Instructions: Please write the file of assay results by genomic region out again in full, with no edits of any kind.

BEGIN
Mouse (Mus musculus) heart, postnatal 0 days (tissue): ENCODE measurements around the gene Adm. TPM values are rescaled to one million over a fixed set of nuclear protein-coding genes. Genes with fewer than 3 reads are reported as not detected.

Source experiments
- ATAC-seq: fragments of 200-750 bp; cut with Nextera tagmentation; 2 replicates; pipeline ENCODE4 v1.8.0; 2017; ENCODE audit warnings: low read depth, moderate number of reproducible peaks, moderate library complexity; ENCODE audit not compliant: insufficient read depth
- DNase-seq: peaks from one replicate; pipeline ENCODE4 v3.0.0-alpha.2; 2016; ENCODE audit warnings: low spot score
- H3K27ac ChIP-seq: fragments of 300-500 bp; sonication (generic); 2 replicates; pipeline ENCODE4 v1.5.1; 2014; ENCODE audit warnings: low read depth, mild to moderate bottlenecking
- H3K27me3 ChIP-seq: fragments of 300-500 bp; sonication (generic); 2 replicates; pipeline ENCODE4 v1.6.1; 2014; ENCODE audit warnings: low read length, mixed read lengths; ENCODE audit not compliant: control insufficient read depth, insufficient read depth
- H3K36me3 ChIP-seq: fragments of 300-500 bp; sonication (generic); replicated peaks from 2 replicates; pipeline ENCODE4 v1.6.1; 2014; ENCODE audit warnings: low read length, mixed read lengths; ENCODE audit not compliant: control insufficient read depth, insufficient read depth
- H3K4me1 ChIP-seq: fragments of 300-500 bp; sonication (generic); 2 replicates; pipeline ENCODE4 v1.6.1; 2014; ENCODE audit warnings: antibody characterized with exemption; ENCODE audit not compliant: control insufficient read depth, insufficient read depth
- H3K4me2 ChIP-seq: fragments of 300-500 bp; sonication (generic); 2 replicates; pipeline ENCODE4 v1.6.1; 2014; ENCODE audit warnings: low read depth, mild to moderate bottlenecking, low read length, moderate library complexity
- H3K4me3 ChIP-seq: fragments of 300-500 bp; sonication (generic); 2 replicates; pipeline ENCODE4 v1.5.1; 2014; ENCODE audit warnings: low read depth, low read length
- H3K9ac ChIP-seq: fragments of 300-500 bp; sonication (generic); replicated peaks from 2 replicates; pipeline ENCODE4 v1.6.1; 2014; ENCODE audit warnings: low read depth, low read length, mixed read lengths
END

Mouse (Mus musculus) heart, postnatal 0 days (tissue): ENCODE measurements around the gene Adm. TPM values are rescaled to one million over a fixed set of nuclear protein-coding genes. Genes with fewer than 3 reads are reported as not detected.

Source experiments
- ATAC-seq: fragments of 200-750 bp; cut with Nextera tagmentation; 2 replicates; pipeline ENCODE4 v1.8.0; 2017; ENCODE audit warnings: low read depth, moderate number of reproducible peaks, moderate library complexity; ENCODE audit not compliant: insufficient read depth
- DNase-seq: peaks from one replicate; pipeline ENCODE4 v3.0.0-alpha.2; 2016; ENCODE audit warnings: low spot score
- H3K27ac ChIP-seq: fragments of 300-500 bp; sonication (generic); 2 replicates; pipeline ENCODE4 v1.5.1; 2014; ENCODE audit warnings: low read depth, mild to moderate bottlenecking
- H3K27me3 ChIP-seq: fragments of 300-500 bp; sonication (generic); 2 replicates; pipeline ENCODE4 v1.6.1; 2014; ENCODE audit warnings: low read length, mixed read lengths; ENCODE audit not compliant: control insufficient read depth, insufficient read depth
- H3K36me3 ChIP-seq: fragments of 300-500 bp; sonication (generic); replicated peaks from 2 replicates; pipeline ENCODE4 v1.6.1; 2014; ENCODE audit warnings: low read length, mixed read lengths; ENCODE audit not compliant: control insufficient read depth, insufficient read depth
- H3K4me1 ChIP-seq: fragments of 300-500 bp; sonication (generic); 2 replicates; pipeline ENCODE4 v1.6.1; 2014; ENCODE audit warnings: antibody characterized with exemption; ENCODE audit not compliant: control insufficient read depth, insufficient read depth
- H3K4me2 ChIP-seq: fragments of 300-500 bp; sonication (generic); 2 replicates; pipeline ENCODE4 v1.6.1; 2014; ENCODE audit warnings: low read depth, mild to moderate bottlenecking, low read length, moderate library complexity
- H3K4me3 ChIP-seq: fragments of 300-500 bp; sonication (generic); 2 replicates; pipeline ENCODE4 v1.5.1; 2014; ENCODE audit warnings: low read depth, low read length
- H3K9ac ChIP-seq: fragments of 300-500 bp; sonication (generic); replicated peaks from 2 replicates; pipeline ENCODE4 v1.6.1; 2014; ENCODE audit warnings: low read depth, low read length, mixed read lengths